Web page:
All About Estates

The Accountant of the Superior Court of Justice: From an estates and guardianship perspective

Last week, the OBA presented the program Working with the Accountant of the Superior Court of Justice and the Office of the Children’s Lawyer.  While estate practitioners in Ontario are invariably familiar with the Accountant of the Superior Court of Justice (ASCJ), there are many misconceptions about the ASCJ and the different roles the ASCJ plays.

Linda Waxman from The Office of the Children’s Lawyer discussed the role of the ASCJ when payments are made into court on behalf of minors.  She spoke on the Minors’ Funds Department and the fiat procedure, payments into court and guardianship applications.  Information was provided as to some of the benefits of a payment into court versus a guardianship application.  One advantage of a payment into court on behalf of a minor is flexibility.  The Children’s Lawyer has no authority to amend a management plan and a guardian of a minor has to apply to court to revise the guardianship order for an expense not authorized under the management plan.

 Laurie Redden from the Office of the Public Guardian and Trustee spoke on the ASCJ’s various roles, the rules that govern the ASCJ and statutes that reference the ASCJ.  She discussed the role of the ASCJ as a custodian of mortgages and insurance policies.  In certain circumstances, the ASCJ accepts proceeds of life insurance policies if funds are payable to the ASCJ on behalf of a named minor.  She also discussed how the ASCJ invests funds, applicable fees for funds held in trust and the privacy policy that governs the ASCJ.  The ASCJ can be contacted to assist in the wording of an order or judgment requiring a payment into or out of court.  More information about the role of the ASCJ can be found here.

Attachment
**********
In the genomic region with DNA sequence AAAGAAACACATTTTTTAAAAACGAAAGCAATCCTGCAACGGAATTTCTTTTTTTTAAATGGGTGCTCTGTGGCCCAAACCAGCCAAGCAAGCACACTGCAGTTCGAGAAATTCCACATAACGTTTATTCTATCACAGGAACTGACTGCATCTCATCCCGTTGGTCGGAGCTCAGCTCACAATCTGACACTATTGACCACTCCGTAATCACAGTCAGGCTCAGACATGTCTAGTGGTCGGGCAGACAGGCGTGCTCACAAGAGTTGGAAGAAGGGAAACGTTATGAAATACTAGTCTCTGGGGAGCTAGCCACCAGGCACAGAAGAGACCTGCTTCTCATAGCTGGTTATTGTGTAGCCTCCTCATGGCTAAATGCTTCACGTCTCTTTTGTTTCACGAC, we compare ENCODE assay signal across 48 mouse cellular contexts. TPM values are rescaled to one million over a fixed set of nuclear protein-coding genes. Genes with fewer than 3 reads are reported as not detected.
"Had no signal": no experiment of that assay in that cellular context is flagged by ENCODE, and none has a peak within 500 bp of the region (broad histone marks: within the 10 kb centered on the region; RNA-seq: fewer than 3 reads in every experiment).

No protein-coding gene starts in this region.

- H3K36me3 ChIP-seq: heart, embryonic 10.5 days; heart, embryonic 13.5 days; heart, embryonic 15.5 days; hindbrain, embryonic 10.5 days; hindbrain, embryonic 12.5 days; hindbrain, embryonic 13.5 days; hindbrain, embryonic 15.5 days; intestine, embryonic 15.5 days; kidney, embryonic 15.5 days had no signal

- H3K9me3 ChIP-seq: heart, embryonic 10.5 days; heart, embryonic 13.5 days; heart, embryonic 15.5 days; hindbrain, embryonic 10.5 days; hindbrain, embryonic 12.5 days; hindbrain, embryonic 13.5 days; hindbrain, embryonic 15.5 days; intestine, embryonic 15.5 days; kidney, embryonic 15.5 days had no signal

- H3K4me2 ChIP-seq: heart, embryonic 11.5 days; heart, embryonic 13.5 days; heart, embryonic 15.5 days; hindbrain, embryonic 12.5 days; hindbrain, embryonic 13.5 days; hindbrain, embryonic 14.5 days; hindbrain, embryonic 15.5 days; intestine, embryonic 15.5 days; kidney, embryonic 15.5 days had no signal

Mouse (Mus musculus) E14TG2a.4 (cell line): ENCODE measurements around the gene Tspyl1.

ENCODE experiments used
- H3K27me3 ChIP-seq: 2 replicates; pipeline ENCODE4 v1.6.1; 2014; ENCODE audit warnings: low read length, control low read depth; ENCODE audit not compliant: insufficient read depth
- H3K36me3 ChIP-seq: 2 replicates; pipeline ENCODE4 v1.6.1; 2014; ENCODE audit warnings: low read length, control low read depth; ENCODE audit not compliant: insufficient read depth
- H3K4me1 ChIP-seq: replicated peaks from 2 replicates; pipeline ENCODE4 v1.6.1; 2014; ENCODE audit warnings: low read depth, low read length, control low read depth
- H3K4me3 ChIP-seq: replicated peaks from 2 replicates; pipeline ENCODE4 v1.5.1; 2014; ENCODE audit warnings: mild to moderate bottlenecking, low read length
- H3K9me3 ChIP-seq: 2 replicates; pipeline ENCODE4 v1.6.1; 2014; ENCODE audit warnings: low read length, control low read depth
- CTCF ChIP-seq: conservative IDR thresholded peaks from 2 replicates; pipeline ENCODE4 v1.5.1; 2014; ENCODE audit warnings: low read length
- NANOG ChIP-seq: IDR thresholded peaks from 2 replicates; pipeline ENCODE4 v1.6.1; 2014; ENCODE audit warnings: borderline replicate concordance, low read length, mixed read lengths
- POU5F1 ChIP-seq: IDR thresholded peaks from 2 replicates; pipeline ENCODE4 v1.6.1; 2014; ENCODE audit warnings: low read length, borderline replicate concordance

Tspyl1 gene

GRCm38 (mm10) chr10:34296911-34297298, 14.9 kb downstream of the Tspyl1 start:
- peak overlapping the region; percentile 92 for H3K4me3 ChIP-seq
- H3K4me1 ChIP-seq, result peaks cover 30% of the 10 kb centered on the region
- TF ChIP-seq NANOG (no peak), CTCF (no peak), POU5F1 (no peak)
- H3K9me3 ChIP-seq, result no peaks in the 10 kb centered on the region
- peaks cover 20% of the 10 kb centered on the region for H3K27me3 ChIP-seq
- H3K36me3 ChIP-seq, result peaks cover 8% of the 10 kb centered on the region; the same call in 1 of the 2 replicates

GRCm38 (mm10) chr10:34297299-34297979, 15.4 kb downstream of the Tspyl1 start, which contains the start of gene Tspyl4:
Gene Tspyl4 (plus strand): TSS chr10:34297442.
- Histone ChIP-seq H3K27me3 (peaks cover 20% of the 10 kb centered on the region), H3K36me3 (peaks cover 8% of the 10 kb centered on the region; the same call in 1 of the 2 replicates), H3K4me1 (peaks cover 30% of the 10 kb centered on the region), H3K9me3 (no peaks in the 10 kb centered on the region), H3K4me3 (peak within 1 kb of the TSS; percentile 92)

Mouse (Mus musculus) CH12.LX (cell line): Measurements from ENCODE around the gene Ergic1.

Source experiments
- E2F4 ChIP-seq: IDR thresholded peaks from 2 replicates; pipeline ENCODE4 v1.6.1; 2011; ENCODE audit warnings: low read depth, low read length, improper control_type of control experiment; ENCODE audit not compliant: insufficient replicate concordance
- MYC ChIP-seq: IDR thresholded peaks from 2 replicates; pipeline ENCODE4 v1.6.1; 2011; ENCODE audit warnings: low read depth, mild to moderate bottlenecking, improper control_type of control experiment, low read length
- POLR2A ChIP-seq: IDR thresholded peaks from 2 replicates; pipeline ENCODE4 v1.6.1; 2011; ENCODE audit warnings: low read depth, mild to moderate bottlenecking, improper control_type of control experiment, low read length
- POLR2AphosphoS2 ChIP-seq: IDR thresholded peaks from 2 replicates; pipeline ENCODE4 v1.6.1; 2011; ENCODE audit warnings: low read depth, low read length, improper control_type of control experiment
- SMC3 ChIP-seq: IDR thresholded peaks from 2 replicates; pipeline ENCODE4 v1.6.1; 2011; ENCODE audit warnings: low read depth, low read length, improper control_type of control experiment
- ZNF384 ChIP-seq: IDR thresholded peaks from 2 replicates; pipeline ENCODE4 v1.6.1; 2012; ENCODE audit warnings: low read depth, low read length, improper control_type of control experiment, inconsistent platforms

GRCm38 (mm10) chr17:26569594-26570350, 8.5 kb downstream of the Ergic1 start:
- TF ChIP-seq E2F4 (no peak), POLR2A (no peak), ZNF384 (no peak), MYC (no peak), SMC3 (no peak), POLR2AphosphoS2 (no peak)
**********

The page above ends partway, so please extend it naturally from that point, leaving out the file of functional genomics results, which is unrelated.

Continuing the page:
Thanks for reading,

 Diane Vieira

About Diane Vieira
Diane has practiced in the area of estate, trust and capacity litigation since she was called to the Ontario Bar in 2006. Diane obtained her law degree from Queen’s University after completing an Honours Bachelor of Arts degree from the University of Toronto. She received the Certificate in Elder Law from Osgoode Hall Law School. She is a member of the Ontario Bar Association and the Toronto Lawyers Association. Diane has chaired various continuing legal education programs regarding estate, trust and capacity matters. She can be reached at More of Diane's blogs can be found at